India, however, will matter more than any other nation as it is central to the US policy of Asia pivot, aimed at countering China in the Indian Ocean. Robert D Kaplan in an article in the influential The Atlantic, wrote, "Indeed, as the (Pakistan) government builds roads and military bases, Baloch and minority Hindus are being forcibly displaced. Both groups are thought to harbour sympathy for India, and they do: in Baloch and Hindu eyes, India acts as a counterweight to an oppressive Pakistani state."
To crush Baloch opposition to Gwadar, the Pakistan military has been waging what is called a silent dirty war there. In recent years, Balochistan replaced Argentina and Chile of the 1970s as the world capital of enforced disappearances. Pakistan's Army soldiers, paramilitary Frontier Corps, Military Intelligence and Inter-Services Intelligence (ISI) have been accused by human rights organisations of pursuing a kill-and-dump policy in Balochistan in violation of the Rome Statute and Geneva Conventions.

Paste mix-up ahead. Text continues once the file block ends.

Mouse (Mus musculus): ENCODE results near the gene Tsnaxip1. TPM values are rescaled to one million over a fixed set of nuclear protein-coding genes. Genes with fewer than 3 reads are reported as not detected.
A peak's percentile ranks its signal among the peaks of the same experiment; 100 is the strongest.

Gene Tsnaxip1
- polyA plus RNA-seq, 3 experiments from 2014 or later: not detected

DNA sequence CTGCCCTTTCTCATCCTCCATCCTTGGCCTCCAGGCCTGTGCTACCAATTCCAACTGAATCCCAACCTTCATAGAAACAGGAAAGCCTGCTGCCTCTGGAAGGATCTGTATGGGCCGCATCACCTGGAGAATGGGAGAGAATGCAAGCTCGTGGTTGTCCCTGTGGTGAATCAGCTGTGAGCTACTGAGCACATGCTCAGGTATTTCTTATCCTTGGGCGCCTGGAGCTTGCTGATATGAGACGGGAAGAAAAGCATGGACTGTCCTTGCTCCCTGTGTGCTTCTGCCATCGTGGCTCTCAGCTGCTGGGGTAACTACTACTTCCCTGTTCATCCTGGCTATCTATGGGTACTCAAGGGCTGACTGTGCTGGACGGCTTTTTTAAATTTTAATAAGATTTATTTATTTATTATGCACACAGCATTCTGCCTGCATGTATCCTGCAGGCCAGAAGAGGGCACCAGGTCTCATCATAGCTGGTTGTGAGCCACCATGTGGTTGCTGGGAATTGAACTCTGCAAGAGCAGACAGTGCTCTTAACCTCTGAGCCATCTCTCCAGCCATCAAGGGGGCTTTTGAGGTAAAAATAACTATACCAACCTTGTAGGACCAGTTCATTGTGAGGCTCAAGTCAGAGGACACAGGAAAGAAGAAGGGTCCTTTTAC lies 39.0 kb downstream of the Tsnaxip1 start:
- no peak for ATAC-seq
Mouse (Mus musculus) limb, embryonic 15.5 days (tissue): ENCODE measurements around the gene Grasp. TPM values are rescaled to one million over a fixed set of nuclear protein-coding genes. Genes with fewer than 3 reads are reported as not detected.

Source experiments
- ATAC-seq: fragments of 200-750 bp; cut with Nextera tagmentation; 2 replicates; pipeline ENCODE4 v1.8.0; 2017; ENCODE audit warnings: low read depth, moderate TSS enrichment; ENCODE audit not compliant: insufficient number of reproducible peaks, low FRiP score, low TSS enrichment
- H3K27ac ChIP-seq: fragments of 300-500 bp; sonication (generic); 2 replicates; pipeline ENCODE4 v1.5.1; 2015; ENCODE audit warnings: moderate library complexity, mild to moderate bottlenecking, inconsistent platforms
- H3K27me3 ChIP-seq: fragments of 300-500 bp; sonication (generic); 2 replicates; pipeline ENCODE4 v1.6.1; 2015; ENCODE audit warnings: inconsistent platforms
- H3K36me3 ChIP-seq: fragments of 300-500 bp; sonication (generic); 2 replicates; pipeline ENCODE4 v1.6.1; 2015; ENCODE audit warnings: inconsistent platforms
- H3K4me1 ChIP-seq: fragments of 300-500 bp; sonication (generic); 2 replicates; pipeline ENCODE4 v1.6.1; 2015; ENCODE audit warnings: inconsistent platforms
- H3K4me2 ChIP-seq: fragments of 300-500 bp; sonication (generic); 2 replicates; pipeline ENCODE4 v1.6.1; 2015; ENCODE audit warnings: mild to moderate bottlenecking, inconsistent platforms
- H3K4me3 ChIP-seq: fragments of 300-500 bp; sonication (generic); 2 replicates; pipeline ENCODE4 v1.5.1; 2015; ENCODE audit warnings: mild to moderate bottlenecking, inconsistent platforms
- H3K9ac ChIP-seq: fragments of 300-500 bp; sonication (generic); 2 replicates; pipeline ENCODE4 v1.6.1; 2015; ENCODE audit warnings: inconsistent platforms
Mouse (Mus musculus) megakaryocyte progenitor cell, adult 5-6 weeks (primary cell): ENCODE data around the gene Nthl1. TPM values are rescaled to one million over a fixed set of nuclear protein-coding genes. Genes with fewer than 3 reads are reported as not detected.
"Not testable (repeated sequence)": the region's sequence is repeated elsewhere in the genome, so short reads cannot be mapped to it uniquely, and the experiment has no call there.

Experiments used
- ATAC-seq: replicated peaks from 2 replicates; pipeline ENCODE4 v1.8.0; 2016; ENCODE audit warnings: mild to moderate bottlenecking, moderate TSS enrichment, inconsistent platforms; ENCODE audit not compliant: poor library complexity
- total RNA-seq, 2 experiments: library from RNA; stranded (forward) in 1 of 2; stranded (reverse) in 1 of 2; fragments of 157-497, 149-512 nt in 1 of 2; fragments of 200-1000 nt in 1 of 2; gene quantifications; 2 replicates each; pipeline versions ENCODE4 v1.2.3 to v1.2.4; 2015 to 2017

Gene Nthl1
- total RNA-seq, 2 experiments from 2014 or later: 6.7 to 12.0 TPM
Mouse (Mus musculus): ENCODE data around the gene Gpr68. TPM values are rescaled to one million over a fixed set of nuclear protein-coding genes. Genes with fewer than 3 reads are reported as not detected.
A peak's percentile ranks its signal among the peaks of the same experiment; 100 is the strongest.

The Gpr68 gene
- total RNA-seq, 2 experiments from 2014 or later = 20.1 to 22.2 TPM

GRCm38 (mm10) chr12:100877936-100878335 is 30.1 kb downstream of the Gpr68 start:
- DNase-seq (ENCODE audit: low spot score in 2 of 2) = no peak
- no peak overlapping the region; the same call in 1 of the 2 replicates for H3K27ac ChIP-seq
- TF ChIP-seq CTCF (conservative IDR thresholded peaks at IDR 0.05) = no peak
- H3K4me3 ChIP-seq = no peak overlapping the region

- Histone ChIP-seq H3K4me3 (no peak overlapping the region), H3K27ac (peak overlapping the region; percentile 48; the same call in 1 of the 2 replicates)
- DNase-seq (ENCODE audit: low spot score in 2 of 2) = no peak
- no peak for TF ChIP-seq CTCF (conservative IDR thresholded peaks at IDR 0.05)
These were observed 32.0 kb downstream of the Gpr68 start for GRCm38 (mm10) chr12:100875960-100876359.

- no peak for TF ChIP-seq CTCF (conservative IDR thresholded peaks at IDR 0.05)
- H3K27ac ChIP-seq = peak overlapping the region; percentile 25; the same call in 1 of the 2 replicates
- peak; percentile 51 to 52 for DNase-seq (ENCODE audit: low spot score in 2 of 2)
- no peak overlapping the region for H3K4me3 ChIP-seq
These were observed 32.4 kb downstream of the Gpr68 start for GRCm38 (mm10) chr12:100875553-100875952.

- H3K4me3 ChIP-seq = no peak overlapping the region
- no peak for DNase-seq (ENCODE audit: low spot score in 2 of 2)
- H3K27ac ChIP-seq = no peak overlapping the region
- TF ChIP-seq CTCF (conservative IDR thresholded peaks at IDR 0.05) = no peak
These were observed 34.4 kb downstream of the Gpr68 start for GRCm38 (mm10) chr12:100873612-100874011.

The moot question is do the Baloch possess the ability to successfully counter the Chinese designs? Middle class politicians like Kachkol Ali respond in the affirmative. "In the short run, clash of personalities and petty interests have bedeviled many movements around the world and the Baloch liberation movement is no exception," Ali said. "But in the long run these trivial issues will be ironed out. It is a long journey. Israel got its liberty after a struggle of thousand years. Baloch can do the same if we remain resolute."